When you dream of Tokyo—the neon lights, the chaos, the glass buildings splitting the clouds—what you’re imagining is Shinjuku.
Shinjuku is face of Tokyo to the outside world, representing the modernity and dynamism that we now associate with Japan. And, truthfully, Shinjuku’s one hell of an experience. (In a good way.)
From Sakuradamon Station on the Yurakucho Line, navigate the Tokyo Metro to Shinjuku Station where your real Tokyo adventure begins. By now, you’ll notice the streets flooding with a never-ending stream of pedestrians and cars, a far cry from the quiet early morning hours near Tsukiji. This is what the rest of your day will look like.
Getting lost is the best advice I can give for experiencing Shinjuku. Walking down a set path without distraction in Shinjuku is wholly impossible with the overwhelming visual stimulation peeking around every corner. While exploring Tokyo’s most famous ward, look out for:
- Kabukichō: Tokyo’s most notorious district, northeast of Shinjuku Station, full of restaurants, bars, and—ahem—”pleasure palaces”. Mind your surroundings as some of the bars and clientele here are, well, a bit unsavoury.
- Ōkubo: Tokyo’s historic Korean district—full of Korean-owned shops and restaurants—is your best bet for a little taste of Seoul in Japan.
- Shinjuku Gyoen National Garden: One of the most pleasant parks in Tokyo and a great escape from the insanity of Shinjuku. Visit during cherry blossom season, if you can, for the full effect.
- Nishi-Shinjuku: Shinjuku’s “Skyscraper City.” Climb up the Tokyo Metropolitan Government Building for incredible panoramas of Tokyo and even as far as Mount Fuji on a clear day. Admission to the observation deck is free.
- Omoide Yokocho: Tokyo’s fondly-nicknamed “Piss Alley,” famous for its wide array of eateries serving up ramen, soba, and yakitori. Most restaurants on Omoide Yokocho open around 5pm.
If you ever happen to find yourself in Harajuku on a Sunday, you’ll finally understand what Gwen Stefani meant when she sang: “You Harajuku girls: damn, you’ve got some wicked style.”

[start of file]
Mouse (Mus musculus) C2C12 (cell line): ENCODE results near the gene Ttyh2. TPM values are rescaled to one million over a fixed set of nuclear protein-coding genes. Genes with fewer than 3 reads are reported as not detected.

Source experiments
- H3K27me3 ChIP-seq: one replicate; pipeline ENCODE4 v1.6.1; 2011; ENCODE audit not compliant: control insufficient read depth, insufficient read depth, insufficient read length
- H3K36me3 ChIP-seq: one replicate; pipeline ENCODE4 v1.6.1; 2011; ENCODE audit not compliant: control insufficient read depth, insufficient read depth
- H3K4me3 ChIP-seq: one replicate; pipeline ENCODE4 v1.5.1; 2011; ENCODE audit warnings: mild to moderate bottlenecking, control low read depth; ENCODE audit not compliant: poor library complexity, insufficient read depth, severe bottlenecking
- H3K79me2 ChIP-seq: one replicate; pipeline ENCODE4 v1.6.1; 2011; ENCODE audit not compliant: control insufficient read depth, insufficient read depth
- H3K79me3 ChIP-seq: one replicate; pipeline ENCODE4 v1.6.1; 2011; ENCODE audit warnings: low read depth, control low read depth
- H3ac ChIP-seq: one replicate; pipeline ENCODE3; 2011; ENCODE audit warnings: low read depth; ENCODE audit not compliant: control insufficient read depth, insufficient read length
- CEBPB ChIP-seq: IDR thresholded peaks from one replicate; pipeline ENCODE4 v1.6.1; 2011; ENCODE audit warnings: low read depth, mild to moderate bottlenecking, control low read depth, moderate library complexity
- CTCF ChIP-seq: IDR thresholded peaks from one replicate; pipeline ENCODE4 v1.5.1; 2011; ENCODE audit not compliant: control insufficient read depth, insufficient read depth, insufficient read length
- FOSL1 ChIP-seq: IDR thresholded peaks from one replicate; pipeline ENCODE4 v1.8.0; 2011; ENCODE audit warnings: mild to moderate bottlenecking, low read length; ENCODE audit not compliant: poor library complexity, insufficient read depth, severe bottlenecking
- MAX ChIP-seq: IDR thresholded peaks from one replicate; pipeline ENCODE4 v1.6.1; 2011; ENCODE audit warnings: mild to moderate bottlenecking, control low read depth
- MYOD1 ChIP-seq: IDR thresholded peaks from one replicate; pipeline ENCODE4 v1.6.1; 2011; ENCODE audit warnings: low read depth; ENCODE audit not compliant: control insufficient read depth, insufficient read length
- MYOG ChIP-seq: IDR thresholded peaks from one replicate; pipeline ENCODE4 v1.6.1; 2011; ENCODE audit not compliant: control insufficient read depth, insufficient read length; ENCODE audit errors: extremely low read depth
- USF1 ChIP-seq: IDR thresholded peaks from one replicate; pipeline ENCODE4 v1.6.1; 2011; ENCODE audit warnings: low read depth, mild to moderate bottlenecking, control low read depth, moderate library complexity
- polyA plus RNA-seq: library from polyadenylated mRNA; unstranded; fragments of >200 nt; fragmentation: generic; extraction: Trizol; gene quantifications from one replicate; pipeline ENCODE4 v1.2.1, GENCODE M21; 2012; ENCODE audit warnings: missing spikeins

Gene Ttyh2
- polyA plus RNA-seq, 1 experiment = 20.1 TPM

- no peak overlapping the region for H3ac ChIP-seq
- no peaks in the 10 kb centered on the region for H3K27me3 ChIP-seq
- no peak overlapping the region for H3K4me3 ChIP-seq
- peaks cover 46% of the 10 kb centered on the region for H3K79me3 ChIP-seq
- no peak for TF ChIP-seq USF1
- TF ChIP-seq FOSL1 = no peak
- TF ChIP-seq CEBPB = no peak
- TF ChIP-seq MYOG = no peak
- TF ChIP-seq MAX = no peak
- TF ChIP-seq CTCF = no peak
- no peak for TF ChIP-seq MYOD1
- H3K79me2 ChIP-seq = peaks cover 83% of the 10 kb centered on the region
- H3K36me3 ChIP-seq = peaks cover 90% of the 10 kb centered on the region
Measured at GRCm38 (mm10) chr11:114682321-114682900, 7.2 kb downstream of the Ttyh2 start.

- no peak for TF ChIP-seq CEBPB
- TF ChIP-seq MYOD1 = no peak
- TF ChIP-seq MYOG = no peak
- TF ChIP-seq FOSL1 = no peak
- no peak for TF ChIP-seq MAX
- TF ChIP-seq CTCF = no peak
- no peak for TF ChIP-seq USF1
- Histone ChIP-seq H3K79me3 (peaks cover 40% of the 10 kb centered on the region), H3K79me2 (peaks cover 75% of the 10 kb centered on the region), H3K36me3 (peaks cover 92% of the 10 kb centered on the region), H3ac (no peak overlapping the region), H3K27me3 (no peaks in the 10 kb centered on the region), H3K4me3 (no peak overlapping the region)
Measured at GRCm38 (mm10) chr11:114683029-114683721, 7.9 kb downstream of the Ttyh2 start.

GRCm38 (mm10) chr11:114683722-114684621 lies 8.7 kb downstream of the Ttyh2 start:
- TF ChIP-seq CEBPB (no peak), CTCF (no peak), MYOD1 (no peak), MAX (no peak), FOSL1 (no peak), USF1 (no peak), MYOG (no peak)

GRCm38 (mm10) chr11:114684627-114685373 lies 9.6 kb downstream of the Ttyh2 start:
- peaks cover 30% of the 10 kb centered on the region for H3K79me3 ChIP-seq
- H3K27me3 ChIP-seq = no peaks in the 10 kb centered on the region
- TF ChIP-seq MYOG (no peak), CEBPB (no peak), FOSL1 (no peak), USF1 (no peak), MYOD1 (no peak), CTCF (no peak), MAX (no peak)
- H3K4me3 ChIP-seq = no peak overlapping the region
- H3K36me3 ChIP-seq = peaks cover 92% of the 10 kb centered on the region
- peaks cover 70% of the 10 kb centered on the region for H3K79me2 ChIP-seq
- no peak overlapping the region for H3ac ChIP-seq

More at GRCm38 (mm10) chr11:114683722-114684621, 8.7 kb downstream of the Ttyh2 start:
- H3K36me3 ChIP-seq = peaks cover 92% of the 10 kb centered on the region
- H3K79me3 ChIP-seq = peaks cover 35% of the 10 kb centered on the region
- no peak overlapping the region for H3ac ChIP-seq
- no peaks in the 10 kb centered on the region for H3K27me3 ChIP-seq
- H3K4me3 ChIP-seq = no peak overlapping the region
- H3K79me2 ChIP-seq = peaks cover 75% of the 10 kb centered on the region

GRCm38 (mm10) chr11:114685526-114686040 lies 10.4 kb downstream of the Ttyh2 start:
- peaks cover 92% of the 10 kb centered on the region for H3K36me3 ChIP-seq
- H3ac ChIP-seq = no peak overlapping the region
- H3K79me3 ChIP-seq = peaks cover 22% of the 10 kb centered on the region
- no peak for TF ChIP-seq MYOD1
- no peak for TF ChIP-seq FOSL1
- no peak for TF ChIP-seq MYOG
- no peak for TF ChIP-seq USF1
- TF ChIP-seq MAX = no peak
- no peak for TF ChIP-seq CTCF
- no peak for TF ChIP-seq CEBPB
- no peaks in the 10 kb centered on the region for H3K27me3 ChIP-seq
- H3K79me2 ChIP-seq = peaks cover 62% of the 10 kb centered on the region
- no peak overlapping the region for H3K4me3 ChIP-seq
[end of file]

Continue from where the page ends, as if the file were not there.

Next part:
Even if you don’t catch the edgy Japanese youth culture in action near the entrance of Yoyogi Park (unfortunately, I missed it), Harajuku is still a worthwhile stop on a walking tour between Shinjuku (25 minutes by foot) and Shibuya (15 minutes by foot).
Start by unwinding from Shinjuku’s madness in the shade of Yoyogi Park, home of the Meiji Shrine. You could wander here for hours among towering evergreens, ponds and streams, but if you only have 24 hours in Tokyo, keep your visit short and march into Harajuku proper.
For souvenirs or cutting-edge fashion, you can’t beat Harajuku. Going through retail withdrawal? Treat it by scoping out Takeshita-dōri, Omotesando Hills or the tourist-trap Oriental Bazaar before walking down to Shibuya.
Feeling the adrenaline rush of dodging passerbys while crossing the world’s busiest pedestrian crossing is an experience that you can’t leave Tokyo without. Like Shinjuku, Shibuya is modern Japanese culture in action and everything you’d expect from Japan’s capital.
Whether the boutiques and shopping malls of Shibuya interest you or not, in wandering around Shibuya you’re bound to run into something that catches your eye—or your tastebuds.
Restaurants around Shibuya are plentiful, ranging from presidentially-priced to budget-backpacker cheap. Although it’s a chain, Ichiran at the Iwamoto Building serves up huge portions of delicious Tonkotsu ramen at reasonable prices. For the experience of a self-serve ramen restaurant alone, I’d recommend stopping in for an afternoon ramen snack at Ichiran.
If you’ve got any time (or energy) left from your long day exploring Tokyo, hop on the Tokyo Metro at Shibuya Station to Roppongi Hills to gape at some of the city’s coolest modern architecture.
Although the area around Roppongi Hills is one of Tokyo’s most popular nightlife spots, the real drawcard as the evening suns sinks below the Tokyo skyline is the observation deck at Mori Tower. At ¥2000 ($20) the full Mori Tower experience including the Sky Deck is a little expensive, but offers fantastic panoramas of the Tokyo skyline.